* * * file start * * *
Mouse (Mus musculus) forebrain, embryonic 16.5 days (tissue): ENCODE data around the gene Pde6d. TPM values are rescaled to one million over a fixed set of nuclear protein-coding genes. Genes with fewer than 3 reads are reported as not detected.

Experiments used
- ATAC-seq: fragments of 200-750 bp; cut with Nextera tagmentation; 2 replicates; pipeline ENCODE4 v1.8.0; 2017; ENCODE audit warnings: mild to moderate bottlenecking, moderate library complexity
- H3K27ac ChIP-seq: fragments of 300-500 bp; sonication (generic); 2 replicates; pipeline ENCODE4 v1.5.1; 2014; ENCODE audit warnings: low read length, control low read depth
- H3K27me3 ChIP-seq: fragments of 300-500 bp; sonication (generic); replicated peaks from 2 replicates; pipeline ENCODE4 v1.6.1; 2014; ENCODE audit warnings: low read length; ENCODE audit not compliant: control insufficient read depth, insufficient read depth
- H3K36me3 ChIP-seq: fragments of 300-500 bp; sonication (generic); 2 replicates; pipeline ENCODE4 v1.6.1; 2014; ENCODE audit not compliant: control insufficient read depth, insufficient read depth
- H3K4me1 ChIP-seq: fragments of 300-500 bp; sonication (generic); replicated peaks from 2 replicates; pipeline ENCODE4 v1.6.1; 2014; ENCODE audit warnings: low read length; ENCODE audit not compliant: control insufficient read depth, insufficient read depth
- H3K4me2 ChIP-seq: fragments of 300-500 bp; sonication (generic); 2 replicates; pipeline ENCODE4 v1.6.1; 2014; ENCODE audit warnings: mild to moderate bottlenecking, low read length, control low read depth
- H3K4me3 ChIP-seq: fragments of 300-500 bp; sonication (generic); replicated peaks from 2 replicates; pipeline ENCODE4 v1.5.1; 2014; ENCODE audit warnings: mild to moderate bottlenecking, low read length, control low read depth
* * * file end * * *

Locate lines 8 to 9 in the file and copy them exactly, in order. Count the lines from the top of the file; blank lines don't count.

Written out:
- H3K4me2 ChIP-seq: fragments of 300-500 bp; sonication (generic); 2 replicates; pipeline ENCODE4 v1.6.1; 2014; ENCODE audit warnings: mild to moderate bottlenecking, low read length, control low read depth
- H3K4me3 ChIP-seq: fragments of 300-500 bp; sonication (generic); replicated peaks from 2 replicates; pipeline ENCODE4 v1.5.1; 2014; ENCODE audit warnings: mild to moderate bottlenecking, low read length, control low read depth